Stressing on standardisation, efficiency, capitalists 'intensify' workers' exploitation

By Bhabani Shankar Nayak*  The productivist ideology lies at the core of the profit-making pyramid of capitalism. It perpetuates a relentless cycle characterized by busy schedules, workplace tension, an imbalance in work-life equilibrium, and a pervasive sense of alienation. 

Development? This tribal hamlet in Chitrakut has no toilets, no electricity connections yet

By Bharat Dogra*  As we moved away from the starting point of the Bundelkhand Expressway and a famous pilgrimage site into a side-road, the hills of Chitrakut here appeared to be more and more isolated. Another turn, and we appeared to have reached almost a dead-end. However it is here that over 80 households of the Kol tribal community have been living for a long time.

Buddhist shrines were 'massively destroyed' by Brahmanical rulers: Historian DN Jha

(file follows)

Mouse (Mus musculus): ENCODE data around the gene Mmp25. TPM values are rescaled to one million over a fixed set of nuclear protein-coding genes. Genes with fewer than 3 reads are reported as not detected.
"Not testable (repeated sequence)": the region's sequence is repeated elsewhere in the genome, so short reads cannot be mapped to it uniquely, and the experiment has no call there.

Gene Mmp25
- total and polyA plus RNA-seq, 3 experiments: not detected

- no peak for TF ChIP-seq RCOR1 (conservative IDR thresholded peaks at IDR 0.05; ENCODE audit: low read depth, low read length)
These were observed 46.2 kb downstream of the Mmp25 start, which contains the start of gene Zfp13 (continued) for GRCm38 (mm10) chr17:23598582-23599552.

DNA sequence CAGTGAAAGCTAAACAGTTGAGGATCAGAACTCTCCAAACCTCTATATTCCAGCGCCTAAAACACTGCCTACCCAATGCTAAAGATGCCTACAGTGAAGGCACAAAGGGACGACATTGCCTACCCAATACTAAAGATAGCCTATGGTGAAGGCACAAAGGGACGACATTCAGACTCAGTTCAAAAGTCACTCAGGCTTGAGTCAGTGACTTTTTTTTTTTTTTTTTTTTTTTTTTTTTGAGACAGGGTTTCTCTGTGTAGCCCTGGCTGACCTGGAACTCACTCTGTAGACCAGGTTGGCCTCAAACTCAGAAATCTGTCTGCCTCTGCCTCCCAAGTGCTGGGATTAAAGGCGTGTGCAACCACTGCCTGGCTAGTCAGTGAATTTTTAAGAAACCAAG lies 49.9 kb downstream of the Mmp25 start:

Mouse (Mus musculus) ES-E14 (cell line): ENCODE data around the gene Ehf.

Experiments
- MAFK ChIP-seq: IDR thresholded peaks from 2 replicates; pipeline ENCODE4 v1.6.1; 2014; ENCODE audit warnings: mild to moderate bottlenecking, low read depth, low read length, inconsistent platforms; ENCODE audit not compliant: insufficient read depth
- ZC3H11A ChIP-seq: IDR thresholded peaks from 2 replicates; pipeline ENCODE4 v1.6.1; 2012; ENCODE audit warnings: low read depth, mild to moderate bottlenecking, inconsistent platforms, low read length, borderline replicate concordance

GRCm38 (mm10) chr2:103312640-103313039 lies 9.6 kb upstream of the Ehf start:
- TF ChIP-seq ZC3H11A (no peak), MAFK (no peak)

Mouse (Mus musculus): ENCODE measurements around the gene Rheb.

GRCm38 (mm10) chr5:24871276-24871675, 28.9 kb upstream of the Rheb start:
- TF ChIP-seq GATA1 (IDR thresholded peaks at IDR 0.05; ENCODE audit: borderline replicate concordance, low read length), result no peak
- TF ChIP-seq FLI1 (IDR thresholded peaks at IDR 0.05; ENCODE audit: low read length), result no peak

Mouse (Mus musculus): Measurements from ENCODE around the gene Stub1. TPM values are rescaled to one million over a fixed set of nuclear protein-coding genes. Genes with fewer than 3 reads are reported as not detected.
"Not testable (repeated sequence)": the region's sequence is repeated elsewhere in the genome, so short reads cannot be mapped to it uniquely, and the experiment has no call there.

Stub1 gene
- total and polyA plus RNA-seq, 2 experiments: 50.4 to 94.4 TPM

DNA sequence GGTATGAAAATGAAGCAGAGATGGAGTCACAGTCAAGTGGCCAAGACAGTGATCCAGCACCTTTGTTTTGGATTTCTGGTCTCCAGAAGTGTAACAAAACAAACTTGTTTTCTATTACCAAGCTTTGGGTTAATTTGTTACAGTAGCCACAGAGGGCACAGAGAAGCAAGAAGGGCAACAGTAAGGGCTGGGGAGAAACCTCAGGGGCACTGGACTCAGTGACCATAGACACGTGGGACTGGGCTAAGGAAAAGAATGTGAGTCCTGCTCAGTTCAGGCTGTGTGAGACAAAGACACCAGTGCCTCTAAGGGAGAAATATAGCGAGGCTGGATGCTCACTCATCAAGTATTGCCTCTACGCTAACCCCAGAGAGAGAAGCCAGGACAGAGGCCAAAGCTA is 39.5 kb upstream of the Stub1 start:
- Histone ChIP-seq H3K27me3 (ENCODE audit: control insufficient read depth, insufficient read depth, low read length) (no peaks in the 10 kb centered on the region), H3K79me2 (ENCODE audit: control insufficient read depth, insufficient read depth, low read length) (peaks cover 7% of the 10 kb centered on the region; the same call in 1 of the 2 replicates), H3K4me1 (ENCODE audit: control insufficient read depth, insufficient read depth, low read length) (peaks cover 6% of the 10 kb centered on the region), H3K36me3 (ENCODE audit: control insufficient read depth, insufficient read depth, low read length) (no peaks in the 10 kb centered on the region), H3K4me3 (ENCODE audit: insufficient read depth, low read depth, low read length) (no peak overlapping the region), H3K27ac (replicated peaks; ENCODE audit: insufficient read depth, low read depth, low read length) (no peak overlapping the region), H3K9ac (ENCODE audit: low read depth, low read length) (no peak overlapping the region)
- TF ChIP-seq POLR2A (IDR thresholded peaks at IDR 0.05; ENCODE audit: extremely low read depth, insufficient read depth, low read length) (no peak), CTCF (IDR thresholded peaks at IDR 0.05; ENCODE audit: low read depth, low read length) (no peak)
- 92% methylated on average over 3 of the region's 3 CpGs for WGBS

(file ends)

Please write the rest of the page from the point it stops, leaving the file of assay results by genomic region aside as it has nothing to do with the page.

Nalanda mahavihara By Our Representative Prominent historian DN Jha, an expert in India's ancient and medieval past, in his new book , "Against the Grain: Notes on Identity, Intolerance and History", in a sharp critique of "Hindutva ideologues", who look at the ancient period of Indian history as "a golden age marked by social harmony, devoid of any religious violence", has said, "Demolition and desecration of rival religious establishments, and the appropriation of their idols, was not uncommon in India before the advent of Islam".

WTO 'loses legitimacy': CSOs shut out of normal participation in MC13 at Abu Dhabi

By Deborah James  Given unprecedented repression of participants, the 13th Ministerial Conference (MC13) of the World Trade Organization (WTO) at Abu Dhabi should not continue until historical and international standards and human rights for participation in global governance are restored.